New Zealand coach Gary Stead says his team are tapping into the support they are getting from home as TV-watching fans prepare to burn the midnight oil to watch them take on England in the Cricket World Cup final.
The match is due to start at 9.30pm on Sunday night in New Zealand - as the nation's cricket team attempts to emulate the All Blacks rugby side by being crowned world champions for the first time.
"We've had a lot of supportive messages and we're really excited about what's ahead," Stead said at final's venue, Lord's.
"My understanding is it's on free-to-air back home, which is awesome.
"Many people will stay up late and I know a lot of them will be spending some late hours. Monday might be a holiday back home because most of New Zealand will be staying up watching the game."
England's eight-wicket thrashing of Australia in the semifinals, a mauling of New Zealand in the group stages and home advantage are all factors that make the hosts heavy favourites.
But Stead backed the Kiwis to tap into their ability to scrap for a result in order to spoil England's party.
"When you strip it back, it's just another game of cricket.
"We're excited about the opportunity ahead of us and we start the game with a 50-50 chance, we just need to be that bit better than England.
We know the force they've become and that's why they start the game as favourites.
"You can do all the scenario training you want but you can't replicate what goes on in a big moment like this.
"There is pressure on both teams because neither have won a World Cup. It's about how you handle it."
England captain Eoin Morgan and his men are agonisingly close to completing a remarkable turnaround since being dumped out of the 2015 edition following a defeat to Bangladesh, a setback that changed an otherwise Ashes-obsessed England's approach to one-day cricket.
They have since reinvented themselves as a ruthless one-day juggernaut, routinely racking up 300-plus scores with a fearless brand of cricket to reclaim the top ODI ranking last year after a five-year gap.
"It's been a process for the last four years," Morgan said after his team ended Australia's title defence at Edgbaston.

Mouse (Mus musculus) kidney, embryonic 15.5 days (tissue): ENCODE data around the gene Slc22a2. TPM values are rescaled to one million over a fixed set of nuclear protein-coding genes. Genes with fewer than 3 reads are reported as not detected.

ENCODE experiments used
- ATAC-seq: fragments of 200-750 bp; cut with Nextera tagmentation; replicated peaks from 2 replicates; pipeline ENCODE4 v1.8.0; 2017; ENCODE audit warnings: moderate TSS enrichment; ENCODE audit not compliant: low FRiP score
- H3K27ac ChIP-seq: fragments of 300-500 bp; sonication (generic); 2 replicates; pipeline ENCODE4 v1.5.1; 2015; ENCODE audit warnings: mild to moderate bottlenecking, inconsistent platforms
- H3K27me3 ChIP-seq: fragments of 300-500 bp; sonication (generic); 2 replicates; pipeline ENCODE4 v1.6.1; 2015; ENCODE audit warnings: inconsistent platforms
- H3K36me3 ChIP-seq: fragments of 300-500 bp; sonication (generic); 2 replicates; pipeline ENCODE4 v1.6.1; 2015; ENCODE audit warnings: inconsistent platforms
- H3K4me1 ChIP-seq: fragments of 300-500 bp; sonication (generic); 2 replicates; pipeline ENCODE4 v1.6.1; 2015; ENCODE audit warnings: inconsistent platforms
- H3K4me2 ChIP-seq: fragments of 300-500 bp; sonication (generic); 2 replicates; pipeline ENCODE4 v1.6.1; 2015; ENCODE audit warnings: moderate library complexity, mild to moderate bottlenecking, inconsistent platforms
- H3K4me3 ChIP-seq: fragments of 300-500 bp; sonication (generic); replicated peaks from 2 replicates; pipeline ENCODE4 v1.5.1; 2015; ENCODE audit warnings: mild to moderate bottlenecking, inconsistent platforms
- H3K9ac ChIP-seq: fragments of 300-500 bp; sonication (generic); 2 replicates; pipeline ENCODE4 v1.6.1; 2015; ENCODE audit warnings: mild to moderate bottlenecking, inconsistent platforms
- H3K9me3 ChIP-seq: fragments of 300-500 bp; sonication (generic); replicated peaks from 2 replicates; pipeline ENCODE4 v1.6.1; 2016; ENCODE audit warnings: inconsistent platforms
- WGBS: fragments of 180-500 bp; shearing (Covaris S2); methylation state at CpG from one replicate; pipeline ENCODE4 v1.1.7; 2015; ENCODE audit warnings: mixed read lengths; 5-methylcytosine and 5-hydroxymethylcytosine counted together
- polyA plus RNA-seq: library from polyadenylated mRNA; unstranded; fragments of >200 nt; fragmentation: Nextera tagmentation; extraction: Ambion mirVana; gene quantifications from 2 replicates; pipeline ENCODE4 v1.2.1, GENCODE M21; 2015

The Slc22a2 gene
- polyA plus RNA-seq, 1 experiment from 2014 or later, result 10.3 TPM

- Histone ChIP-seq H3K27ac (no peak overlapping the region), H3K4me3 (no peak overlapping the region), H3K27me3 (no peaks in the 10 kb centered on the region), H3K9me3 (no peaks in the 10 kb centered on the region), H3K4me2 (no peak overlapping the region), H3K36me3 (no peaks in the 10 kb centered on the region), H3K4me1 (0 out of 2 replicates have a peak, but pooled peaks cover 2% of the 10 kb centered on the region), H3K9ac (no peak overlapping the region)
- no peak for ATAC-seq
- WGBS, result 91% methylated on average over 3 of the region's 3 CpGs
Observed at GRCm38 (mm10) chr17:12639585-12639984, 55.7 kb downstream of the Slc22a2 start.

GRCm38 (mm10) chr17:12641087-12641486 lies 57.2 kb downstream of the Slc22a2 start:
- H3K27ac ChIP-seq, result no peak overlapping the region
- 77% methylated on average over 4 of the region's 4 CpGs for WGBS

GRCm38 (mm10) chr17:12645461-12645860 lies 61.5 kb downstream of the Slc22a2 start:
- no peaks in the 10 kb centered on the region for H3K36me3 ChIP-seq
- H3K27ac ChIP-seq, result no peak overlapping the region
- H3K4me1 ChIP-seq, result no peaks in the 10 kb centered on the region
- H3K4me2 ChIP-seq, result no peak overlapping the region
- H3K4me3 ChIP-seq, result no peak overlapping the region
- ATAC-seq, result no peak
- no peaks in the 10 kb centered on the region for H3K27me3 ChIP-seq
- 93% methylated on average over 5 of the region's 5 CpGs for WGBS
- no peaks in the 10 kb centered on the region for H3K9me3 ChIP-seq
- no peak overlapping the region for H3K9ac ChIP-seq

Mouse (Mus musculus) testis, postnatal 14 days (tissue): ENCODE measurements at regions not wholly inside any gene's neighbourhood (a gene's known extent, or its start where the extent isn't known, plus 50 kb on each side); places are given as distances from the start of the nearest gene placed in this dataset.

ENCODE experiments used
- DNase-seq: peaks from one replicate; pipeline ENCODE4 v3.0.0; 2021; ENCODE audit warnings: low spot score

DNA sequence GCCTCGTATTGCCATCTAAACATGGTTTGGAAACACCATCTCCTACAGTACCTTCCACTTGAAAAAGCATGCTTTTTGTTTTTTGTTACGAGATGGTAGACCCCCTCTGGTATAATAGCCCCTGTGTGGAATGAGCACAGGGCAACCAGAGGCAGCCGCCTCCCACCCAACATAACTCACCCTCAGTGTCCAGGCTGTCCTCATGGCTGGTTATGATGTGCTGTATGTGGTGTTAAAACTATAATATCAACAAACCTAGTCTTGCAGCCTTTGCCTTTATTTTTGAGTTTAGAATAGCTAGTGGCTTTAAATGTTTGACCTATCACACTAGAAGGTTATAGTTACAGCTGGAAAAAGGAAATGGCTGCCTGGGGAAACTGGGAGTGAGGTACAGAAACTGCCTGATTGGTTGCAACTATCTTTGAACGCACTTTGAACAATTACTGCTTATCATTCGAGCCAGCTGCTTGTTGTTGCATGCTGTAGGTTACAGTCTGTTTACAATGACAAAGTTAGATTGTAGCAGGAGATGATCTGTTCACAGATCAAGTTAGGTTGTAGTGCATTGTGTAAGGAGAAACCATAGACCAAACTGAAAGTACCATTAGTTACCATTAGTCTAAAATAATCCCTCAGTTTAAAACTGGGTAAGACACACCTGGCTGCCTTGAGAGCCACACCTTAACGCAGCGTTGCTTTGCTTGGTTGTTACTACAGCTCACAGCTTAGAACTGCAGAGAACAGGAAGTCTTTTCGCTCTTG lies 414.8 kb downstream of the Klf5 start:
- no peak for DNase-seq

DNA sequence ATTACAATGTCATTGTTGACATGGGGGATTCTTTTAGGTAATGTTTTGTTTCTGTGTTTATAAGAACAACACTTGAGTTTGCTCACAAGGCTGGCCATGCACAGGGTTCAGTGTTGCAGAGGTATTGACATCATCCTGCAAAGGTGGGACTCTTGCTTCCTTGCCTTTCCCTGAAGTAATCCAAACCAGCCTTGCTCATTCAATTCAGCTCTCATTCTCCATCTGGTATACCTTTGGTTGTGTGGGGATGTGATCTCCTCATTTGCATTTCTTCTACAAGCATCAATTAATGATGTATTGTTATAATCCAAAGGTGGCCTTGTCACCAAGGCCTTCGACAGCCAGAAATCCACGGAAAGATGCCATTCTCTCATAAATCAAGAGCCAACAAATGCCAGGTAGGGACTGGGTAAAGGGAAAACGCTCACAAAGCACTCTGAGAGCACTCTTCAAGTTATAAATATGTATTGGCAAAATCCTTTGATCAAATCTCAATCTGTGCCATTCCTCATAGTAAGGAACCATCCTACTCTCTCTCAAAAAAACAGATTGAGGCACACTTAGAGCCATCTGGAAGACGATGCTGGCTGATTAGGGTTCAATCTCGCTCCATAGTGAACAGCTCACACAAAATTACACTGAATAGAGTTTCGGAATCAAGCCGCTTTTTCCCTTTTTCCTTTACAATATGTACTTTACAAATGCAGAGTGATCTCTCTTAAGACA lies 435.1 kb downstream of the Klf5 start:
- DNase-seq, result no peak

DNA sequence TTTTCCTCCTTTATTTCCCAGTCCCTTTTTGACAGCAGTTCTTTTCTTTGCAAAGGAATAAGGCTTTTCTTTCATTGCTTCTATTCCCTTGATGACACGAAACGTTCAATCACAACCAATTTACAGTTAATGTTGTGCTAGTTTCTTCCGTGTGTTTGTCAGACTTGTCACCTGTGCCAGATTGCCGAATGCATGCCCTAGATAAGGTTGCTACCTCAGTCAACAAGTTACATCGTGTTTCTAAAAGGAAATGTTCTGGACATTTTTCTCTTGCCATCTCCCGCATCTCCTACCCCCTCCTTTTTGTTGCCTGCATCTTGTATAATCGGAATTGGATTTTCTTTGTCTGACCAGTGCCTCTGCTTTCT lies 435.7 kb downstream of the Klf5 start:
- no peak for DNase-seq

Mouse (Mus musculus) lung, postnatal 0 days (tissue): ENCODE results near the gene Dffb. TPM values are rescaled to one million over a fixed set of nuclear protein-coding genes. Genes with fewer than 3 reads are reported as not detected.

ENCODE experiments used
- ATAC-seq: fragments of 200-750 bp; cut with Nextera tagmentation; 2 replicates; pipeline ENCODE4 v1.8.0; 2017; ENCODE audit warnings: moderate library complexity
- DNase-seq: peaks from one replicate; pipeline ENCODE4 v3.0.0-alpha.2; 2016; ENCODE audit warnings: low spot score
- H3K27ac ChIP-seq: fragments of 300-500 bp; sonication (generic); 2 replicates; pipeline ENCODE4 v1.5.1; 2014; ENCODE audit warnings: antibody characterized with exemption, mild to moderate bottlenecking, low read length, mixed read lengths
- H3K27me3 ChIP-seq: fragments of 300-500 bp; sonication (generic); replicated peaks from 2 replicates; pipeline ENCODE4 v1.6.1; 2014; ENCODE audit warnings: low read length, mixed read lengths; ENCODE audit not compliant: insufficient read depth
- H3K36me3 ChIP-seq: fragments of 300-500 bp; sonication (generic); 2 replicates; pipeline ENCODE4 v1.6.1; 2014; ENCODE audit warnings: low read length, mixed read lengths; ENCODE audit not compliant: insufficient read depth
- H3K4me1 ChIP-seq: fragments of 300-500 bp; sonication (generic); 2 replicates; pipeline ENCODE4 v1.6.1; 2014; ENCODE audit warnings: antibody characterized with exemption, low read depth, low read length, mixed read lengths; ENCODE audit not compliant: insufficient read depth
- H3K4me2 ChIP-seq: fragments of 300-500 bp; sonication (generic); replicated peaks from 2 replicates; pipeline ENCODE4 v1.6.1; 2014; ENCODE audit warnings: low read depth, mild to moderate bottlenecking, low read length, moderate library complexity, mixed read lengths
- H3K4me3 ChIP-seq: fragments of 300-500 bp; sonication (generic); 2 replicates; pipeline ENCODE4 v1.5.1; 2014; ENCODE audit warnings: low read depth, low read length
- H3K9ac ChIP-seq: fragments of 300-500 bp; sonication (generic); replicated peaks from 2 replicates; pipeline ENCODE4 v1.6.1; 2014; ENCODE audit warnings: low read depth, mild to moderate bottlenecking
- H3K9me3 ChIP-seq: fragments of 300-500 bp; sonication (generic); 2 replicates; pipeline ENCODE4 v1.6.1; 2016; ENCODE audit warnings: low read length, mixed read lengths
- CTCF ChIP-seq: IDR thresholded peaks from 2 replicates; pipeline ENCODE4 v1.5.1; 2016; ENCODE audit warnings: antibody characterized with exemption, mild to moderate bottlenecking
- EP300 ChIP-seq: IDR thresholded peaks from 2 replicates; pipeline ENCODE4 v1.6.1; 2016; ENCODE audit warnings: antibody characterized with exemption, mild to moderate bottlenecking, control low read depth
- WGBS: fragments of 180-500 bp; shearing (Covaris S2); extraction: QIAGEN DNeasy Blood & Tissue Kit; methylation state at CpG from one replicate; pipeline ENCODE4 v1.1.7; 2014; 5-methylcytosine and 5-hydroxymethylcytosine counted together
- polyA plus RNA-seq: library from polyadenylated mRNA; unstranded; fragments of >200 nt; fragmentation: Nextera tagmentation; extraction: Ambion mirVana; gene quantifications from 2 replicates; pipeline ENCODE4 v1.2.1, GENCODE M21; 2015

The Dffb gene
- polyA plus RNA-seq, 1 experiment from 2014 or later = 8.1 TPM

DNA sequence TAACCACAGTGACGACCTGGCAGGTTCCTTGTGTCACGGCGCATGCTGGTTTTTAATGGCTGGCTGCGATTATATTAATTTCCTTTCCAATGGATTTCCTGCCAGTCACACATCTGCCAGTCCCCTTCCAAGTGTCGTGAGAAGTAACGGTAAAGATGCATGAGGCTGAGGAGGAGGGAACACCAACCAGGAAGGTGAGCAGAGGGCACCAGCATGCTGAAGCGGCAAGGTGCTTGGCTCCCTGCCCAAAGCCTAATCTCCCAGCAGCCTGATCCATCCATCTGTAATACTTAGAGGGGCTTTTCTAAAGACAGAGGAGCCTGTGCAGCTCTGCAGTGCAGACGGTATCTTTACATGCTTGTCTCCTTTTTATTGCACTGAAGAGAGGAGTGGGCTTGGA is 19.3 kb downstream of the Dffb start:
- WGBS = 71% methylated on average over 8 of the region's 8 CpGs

"In 2015 we were way off the mark. We struggled against the top teams and the teams that sat below that, so there was quite a drastic change in the way we played."
They now parade an intimidatingly deep lineup with Jason Roy and Jonny Bairstow, comfortably the most destructive opening pair in contemporary cricket, leading the charge upfront.
Morgan described Joe Root as the "glue" in the lineup which includes a bevy of swashbuckling match-winners such as Jos Buttler and Ben Stokes.
They have had a potent pace attack but Barbados-born Jofra Archer's spectacular rise has added an extra dollop of hostility.
Morgan wary of 'difficult' New Zealand
Morgan, however, will not take anything for granted, especially against Kane Williamson's team who upstaged India in the first semi-final in Manchester.
Matt Henry and Trent Boult blew away India's vaunted top order in a low-scoring thriller and with Lockie Ferguson in the ranks, they could be quite a handful for any batting lineup.
"I think New Zealand throughout the whole tournament has been probably the hardest side to beat and the best side in the group stages," Morgan said.
"I think their performance in the semi-final was probably their best. They will be a difficult side to beat on Sunday."
The 2015 finalists began well before three back-to-back defeats nearly scuttled their campaign in the group stage.
Against India, Williamson and his men showed how to defend a low total against a strong lineup, complementing their accurate bowlers with trademark sharp fielding.
The only grey area is their batting, which relies too heavily on Williamson, comfortably their leading run scorer with a tournament-high 91-plus average.
Ross Taylor topscored for the team against India but opener Martin Guptill has been woefully out of form since his 73 not out in their opener against Sri Lanka.